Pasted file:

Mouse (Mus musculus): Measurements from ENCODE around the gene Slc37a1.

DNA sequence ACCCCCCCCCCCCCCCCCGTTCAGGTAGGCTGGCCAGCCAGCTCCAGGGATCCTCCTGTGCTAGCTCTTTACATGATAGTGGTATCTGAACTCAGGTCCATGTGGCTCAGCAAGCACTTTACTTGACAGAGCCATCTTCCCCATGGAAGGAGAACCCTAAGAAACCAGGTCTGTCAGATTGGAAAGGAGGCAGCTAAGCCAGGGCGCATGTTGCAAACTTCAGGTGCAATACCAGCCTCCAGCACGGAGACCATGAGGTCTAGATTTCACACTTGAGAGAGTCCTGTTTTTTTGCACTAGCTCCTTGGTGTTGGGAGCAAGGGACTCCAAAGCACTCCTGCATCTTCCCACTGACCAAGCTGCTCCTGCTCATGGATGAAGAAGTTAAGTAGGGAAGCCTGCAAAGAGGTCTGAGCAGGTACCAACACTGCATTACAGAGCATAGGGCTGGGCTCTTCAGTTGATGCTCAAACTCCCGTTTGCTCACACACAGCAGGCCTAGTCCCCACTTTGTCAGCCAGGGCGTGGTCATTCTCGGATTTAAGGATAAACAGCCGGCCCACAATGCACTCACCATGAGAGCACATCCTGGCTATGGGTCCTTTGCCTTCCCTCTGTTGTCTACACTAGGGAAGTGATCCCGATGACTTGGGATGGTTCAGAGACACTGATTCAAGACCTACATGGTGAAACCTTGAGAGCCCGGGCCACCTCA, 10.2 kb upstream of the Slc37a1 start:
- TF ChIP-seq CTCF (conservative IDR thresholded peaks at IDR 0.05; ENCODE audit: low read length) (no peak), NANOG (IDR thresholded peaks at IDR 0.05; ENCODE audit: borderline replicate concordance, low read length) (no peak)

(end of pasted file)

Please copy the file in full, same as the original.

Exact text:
Mouse (Mus musculus): Measurements from ENCODE around the gene Slc37a1.

DNA sequence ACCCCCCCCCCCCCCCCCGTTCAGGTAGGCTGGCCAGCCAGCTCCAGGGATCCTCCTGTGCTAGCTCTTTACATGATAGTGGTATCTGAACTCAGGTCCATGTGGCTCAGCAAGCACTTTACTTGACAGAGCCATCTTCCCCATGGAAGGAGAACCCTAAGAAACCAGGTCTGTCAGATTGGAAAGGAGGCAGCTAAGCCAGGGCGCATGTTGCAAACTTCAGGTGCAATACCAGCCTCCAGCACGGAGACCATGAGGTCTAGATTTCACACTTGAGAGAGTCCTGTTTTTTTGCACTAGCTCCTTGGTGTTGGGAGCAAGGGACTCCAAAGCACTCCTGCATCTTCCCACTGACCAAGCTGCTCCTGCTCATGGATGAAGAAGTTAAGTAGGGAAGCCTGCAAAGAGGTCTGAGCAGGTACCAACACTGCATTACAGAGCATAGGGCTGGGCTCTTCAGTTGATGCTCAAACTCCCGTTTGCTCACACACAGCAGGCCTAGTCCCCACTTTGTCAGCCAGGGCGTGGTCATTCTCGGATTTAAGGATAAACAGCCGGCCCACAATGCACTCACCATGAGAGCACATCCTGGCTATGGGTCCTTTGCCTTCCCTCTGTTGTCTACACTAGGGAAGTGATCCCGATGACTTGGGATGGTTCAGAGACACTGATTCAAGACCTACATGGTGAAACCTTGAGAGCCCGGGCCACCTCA, 10.2 kb upstream of the Slc37a1 start:
- TF ChIP-seq CTCF (conservative IDR thresholded peaks at IDR 0.05; ENCODE audit: low read length) (no peak), NANOG (IDR thresholded peaks at IDR 0.05; ENCODE audit: borderline replicate concordance, low read length) (no peak)